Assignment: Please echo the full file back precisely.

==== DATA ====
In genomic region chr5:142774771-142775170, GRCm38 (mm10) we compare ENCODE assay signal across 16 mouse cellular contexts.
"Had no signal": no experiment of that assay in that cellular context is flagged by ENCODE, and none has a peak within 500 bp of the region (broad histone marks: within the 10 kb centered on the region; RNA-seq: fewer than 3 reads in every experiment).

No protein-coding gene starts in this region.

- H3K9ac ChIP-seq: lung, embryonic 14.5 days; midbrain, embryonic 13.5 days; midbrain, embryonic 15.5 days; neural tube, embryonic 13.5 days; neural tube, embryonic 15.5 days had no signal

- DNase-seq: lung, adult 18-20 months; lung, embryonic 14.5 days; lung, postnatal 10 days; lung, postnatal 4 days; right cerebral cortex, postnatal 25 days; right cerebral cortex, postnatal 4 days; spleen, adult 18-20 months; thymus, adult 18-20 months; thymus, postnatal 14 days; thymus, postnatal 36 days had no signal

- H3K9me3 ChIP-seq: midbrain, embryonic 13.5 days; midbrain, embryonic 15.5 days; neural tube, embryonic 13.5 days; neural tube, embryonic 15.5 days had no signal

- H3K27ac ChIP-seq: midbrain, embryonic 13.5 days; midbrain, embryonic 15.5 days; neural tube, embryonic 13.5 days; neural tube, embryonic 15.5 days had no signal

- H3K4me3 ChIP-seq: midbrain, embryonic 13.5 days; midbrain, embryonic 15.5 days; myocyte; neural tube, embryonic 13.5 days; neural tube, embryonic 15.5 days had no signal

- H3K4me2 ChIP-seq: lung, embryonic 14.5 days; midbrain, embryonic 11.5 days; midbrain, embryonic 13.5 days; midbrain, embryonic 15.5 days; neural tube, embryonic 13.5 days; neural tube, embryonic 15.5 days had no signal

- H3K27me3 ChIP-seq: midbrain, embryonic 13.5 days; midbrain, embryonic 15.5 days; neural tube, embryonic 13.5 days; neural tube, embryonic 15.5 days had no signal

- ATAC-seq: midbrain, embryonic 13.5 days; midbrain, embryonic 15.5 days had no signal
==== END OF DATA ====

In genomic region chr5:142774771-142775170, GRCm38 (mm10) we compare ENCODE assay signal across 16 mouse cellular contexts.
"Had no signal": no experiment of that assay in that cellular context is flagged by ENCODE, and none has a peak within 500 bp of the region (broad histone marks: within the 10 kb centered on the region; RNA-seq: fewer than 3 reads in every experiment).

No protein-coding gene starts in this region.

- H3K9ac ChIP-seq: lung, embryonic 14.5 days; midbrain, embryonic 13.5 days; midbrain, embryonic 15.5 days; neural tube, embryonic 13.5 days; neural tube, embryonic 15.5 days had no signal

- DNase-seq: lung, adult 18-20 months; lung, embryonic 14.5 days; lung, postnatal 10 days; lung, postnatal 4 days; right cerebral cortex, postnatal 25 days; right cerebral cortex, postnatal 4 days; spleen, adult 18-20 months; thymus, adult 18-20 months; thymus, postnatal 14 days; thymus, postnatal 36 days had no signal

- H3K9me3 ChIP-seq: midbrain, embryonic 13.5 days; midbrain, embryonic 15.5 days; neural tube, embryonic 13.5 days; neural tube, embryonic 15.5 days had no signal

- H3K27ac ChIP-seq: midbrain, embryonic 13.5 days; midbrain, embryonic 15.5 days; neural tube, embryonic 13.5 days; neural tube, embryonic 15.5 days had no signal

- H3K4me3 ChIP-seq: midbrain, embryonic 13.5 days; midbrain, embryonic 15.5 days; myocyte; neural tube, embryonic 13.5 days; neural tube, embryonic 15.5 days had no signal

- H3K4me2 ChIP-seq: lung, embryonic 14.5 days; midbrain, embryonic 11.5 days; midbrain, embryonic 13.5 days; midbrain, embryonic 15.5 days; neural tube, embryonic 13.5 days; neural tube, embryonic 15.5 days had no signal

- H3K27me3 ChIP-seq: midbrain, embryonic 13.5 days; midbrain, embryonic 15.5 days; neural tube, embryonic 13.5 days; neural tube, embryonic 15.5 days had no signal

- ATAC-seq: midbrain, embryonic 13.5 days; midbrain, embryonic 15.5 days had no signal